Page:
Maria Butina, the red-headed gun advocate from Russia who built a network of high-level Republican contacts in the United States before being arrested for spying, is expected to return to her country after her Friday release from a Florida prison.
The only Russian arrested and convicted in the three-year investigation of Moscow’s interference in US politics, Butina parlayed ties with the National Rifle Association (NRA) firearms lobby into a network that brought her into contact with US President Donald Trump before his 2016 election, as well as with one of his sons.
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Butina said she was on a quest to establish better relations between Russia and the US, and enrolled in university in Washington, DC while living with a Republican operative.
But she was arrested in July 2018 on allegations she was engaging in espionage, though she had no connection with Russia’s established spy agencies.
In December, Butina, 30, entered a plea deal on a charge that she acted as an illegal, unregistered foreign agent, and was sentenced to 18 months in prison, nearly half of which was credited as already served.
Under broader attack in the US for interfering in the 2016 election, Moscow made the Siberian native a cause-celebre, with the foreign ministry posting her picture prominently on its social media accounts, calling to “Free Maria”.
Her lawyer, a Washington public defender, did not reply to questions about her plans, but said in a filing this week she would return to Russia.
Russian media also reported she was expected to be back within days.
But it remained unclear whether she was an intelligence operative positioned to infiltrate US political circles, or just someone genuinely creating people-to-people channels of cooperation who fell victim to a higher level of intrigue relating to Russian election interference.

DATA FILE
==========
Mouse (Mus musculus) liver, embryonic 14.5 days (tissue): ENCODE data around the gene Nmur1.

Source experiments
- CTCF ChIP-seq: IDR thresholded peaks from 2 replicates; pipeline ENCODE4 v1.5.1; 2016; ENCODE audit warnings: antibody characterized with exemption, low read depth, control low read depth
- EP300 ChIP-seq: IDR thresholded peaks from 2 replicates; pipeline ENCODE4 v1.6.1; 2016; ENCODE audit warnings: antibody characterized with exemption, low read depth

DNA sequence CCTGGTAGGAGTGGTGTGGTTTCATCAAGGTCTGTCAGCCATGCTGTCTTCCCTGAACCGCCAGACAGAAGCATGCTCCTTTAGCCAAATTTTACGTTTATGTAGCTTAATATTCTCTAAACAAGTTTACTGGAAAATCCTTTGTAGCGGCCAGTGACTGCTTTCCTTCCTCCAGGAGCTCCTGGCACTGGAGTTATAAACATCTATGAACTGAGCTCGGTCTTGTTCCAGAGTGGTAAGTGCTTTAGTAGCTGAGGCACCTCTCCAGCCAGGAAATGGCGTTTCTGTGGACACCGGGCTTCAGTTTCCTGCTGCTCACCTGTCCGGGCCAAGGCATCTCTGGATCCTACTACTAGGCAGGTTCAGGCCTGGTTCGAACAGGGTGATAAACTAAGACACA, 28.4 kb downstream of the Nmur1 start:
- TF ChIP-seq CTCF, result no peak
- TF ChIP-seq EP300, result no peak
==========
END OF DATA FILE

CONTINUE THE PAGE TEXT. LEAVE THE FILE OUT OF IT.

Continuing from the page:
Butina told NPR radio from jail while a graduate student in politics at American University, she had only sought to be involved in “civil diplomacy”.
“I never hide my love to my motherland neither to this country… I love both countries and I was building peace,” she said.
Starting in 2013, Butina built a bridge to the US through ties between her small Russian gun-rights group and the Republican-aligned NRA.
Her group hosted NRA leaders in Russia and she and her influential Moscow sponsor, Alexander Torshin, attended NRA events and US political gatherings, where they met influential Republicans.
Attending a Trump rally in 2016, Butina was singled out to ask the future president a question about US-Russia relations.
Her social media was full of pictures of her posing with various firearms, endearing her to US gun activists. She became the girlfriend of a mid-level Republican and NRA operative, Paul Erickson.
In 2016, she enrolled in American University, but prosecutors said she was in regular contact with embassy personnel with intelligence ties.
They said although Butina was not an employee of any of Moscow’s spy services, she knowingly took part in an operation to “spot and assess” potential US espionage targets.
“There is no doubt that she was not simply a graduate student,” Assistant US Attorney Erik Kenerson told the court.
Butina denied it but ultimately agreed to plead guilty to the charges of being an unregistered foreign agent.
“I humbly request forgiveness. I’m not this evil person depicted in the media,” she told the court before being sentenced.